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Legibility of Nutrition Labels in Prepackaged Food in Hong Kong

 

Abstract

      Provision of nutrition information on food label is an important public health tool to promote a balanced diet. Legible food label with essential information of product appropriately marked would assist consumers make informed choices. When a food label is not properly designed, consumers may have difficulty reading the labels for information they required.

2.    In May 2012, the Centre for Food Safety (CFS) issued the Trade Guidelines on Preparation of Legible Food Label (the Guidelines) aim at assisting the trade in providing legible information on food label including nutrition label (NL). The Guidelines provide principles and examples of legible food labels for reference.

3.    The CFS and the Consumer Council have conducted a joint study to have a snap shot on whether the trade provides legible NL in accordance with the Guidelines and provide advices to trade for improving the legibility of NL.

Background

4.    The Guidelines provided recommendations on the key elements for a legible NL, include suitable font size, good contrast, enough spacing and other relevant factors.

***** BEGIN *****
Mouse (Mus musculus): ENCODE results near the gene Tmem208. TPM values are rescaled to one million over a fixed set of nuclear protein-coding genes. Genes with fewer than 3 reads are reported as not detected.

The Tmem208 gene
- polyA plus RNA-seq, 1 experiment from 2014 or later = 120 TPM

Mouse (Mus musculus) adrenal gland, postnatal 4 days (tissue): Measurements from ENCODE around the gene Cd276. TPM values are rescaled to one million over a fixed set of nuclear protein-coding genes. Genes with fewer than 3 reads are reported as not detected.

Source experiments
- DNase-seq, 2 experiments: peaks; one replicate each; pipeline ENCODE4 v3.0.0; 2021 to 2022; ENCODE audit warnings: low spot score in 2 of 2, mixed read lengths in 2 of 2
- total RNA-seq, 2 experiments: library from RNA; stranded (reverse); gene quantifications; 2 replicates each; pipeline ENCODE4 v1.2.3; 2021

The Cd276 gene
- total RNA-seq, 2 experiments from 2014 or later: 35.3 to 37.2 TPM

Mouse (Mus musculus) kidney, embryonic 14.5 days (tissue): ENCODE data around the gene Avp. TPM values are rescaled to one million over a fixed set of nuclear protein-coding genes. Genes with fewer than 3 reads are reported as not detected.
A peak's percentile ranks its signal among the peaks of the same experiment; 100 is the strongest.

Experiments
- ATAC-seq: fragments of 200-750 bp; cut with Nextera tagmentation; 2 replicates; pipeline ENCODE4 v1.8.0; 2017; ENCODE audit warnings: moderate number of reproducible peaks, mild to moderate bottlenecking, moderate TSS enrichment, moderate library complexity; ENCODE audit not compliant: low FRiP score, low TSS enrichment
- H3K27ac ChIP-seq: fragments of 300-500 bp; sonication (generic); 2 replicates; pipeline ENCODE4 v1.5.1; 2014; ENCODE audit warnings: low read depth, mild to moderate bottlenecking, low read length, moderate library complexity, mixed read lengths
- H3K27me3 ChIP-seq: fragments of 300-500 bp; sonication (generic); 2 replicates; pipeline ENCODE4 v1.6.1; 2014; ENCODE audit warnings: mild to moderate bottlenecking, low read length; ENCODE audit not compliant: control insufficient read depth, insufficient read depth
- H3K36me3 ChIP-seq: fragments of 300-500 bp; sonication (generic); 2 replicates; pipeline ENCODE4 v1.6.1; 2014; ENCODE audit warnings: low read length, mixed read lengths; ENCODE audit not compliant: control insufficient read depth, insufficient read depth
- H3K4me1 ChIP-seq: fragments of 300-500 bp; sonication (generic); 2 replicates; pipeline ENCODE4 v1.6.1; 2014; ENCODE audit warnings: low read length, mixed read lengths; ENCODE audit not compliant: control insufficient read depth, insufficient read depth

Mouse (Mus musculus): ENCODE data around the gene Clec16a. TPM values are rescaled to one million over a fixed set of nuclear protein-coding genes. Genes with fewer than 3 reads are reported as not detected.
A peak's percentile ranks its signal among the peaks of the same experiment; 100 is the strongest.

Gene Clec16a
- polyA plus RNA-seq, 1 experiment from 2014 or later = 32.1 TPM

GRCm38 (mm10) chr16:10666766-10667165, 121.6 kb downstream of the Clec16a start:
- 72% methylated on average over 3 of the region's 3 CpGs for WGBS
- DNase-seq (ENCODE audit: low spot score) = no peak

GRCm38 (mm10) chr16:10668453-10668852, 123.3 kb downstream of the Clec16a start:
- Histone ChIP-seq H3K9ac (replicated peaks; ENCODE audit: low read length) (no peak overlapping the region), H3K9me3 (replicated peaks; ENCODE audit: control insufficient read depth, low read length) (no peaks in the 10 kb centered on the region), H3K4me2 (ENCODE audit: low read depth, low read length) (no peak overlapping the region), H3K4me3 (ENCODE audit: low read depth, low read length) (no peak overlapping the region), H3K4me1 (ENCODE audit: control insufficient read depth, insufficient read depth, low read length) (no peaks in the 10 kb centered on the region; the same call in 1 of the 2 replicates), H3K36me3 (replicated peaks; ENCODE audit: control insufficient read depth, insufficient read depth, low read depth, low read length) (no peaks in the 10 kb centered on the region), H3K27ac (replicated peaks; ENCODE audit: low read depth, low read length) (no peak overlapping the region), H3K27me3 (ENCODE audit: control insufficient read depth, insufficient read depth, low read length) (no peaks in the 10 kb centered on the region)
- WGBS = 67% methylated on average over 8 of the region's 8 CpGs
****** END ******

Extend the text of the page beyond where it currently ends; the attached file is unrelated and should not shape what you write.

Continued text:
Font Size

5.    In general, a font size of at least 1.2mm x-height* for English letter and Chinese characters in comparable size is recommended. However, the recommended font size may not be always practically feasible such as some products with limited package size (e.g. package of total surface area less than 400cm2), or when the information is presented in more than one language (e.g. in Chinese and English). In any case, a minimum font size of at least 0.8 mm x-height for English letters and 1.8 mm total height for Chinese characters should be provided.

In general, a font size of at least 1.2mm x-height* for English letter and Chinese characters in comparable size is recommended. However, the recommended font size may not be always practically feasible such as some products with limited package size (e.g. package of total surface area less than 400cm2), or when the information is presented in more than one language (e.g. in Chinese and English). In any case, a minimum font size of at least 0.8 mm x-height for English letters and 1.8 mm total height for Chinese characters should be provided.

Contrast

6.    Whenever practical, all black or single dark colour type, printed on a white or other single light colour contrasting background is recommended. It is also acceptable to do it vice versa as long as the words are clearly shown. In addition, for products packed in transparent containers, it is recommended that the food label area should come with a non-transparent contrasting background, so that the clarity of the label would not be affected by the colour or appearance of the food.

Spacing

7.    Words and characters should be displayed in such a manner that they do not touch each other or the lines and borders surrounding or separating the information, if any.

8.   Apart from the above elements, it is also noted that the clarity of words may be enhanced by other relevant factors such as appropriate font type, suitable printing technology and non-reflective printing surface.